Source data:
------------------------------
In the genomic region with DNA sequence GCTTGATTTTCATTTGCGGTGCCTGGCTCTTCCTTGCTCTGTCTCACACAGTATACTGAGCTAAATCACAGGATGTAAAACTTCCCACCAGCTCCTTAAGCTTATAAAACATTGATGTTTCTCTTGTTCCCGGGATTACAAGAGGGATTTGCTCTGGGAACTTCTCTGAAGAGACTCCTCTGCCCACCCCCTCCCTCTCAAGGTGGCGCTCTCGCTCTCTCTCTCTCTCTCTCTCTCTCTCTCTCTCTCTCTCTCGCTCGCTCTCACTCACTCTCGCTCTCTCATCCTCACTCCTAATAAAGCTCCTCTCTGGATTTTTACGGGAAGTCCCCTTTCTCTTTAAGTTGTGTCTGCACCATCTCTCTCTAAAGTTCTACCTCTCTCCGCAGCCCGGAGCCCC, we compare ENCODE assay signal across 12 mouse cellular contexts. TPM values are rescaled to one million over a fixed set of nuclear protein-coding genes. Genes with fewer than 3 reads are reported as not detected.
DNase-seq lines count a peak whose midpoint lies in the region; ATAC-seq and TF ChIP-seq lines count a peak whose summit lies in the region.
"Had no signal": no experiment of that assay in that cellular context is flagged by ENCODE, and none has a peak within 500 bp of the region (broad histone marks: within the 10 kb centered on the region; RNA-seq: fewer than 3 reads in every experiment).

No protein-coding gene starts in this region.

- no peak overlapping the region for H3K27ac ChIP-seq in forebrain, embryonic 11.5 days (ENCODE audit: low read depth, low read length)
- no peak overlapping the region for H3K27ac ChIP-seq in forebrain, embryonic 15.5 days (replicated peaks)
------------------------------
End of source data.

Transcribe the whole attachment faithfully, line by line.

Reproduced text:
In the genomic region with DNA sequence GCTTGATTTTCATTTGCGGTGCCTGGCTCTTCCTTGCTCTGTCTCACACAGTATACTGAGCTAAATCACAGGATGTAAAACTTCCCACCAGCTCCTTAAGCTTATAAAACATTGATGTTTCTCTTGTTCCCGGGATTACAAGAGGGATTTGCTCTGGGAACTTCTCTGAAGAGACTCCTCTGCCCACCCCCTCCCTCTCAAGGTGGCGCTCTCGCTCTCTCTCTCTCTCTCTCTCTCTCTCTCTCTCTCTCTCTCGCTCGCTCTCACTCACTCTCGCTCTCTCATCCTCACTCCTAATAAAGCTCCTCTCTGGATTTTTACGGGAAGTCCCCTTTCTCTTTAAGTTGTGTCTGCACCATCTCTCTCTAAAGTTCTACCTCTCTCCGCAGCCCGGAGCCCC, we compare ENCODE assay signal across 12 mouse cellular contexts. TPM values are rescaled to one million over a fixed set of nuclear protein-coding genes. Genes with fewer than 3 reads are reported as not detected.
DNase-seq lines count a peak whose midpoint lies in the region; ATAC-seq and TF ChIP-seq lines count a peak whose summit lies in the region.
"Had no signal": no experiment of that assay in that cellular context is flagged by ENCODE, and none has a peak within 500 bp of the region (broad histone marks: within the 10 kb centered on the region; RNA-seq: fewer than 3 reads in every experiment).

No protein-coding gene starts in this region.

- no peak overlapping the region for H3K27ac ChIP-seq in forebrain, embryonic 11.5 days (ENCODE audit: low read depth, low read length)
- no peak overlapping the region for H3K27ac ChIP-seq in forebrain, embryonic 15.5 days (replicated peaks)